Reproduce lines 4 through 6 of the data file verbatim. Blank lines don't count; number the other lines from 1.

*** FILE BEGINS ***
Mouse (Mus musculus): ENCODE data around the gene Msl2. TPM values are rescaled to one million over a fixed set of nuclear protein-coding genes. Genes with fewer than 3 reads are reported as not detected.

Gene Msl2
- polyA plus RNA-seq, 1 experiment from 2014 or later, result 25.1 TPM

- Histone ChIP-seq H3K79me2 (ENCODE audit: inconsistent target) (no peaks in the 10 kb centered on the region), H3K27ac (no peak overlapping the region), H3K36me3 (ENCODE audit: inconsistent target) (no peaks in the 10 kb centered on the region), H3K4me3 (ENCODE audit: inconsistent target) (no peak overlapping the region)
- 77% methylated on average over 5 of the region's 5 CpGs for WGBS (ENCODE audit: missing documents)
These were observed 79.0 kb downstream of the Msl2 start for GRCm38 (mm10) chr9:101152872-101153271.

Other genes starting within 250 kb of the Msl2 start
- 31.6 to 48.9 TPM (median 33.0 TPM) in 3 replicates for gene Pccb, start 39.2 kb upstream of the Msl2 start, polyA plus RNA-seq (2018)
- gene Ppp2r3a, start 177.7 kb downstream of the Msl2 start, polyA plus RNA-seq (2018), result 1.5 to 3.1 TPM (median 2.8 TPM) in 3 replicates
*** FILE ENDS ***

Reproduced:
- Histone ChIP-seq H3K79me2 (ENCODE audit: inconsistent target) (no peaks in the 10 kb centered on the region), H3K27ac (no peak overlapping the region), H3K36me3 (ENCODE audit: inconsistent target) (no peaks in the 10 kb centered on the region), H3K4me3 (ENCODE audit: inconsistent target) (no peak overlapping the region)
- 77% methylated on average over 5 of the region's 5 CpGs for WGBS (ENCODE audit: missing documents)
These were observed 79.0 kb downstream of the Msl2 start for GRCm38 (mm10) chr9:101152872-101153271.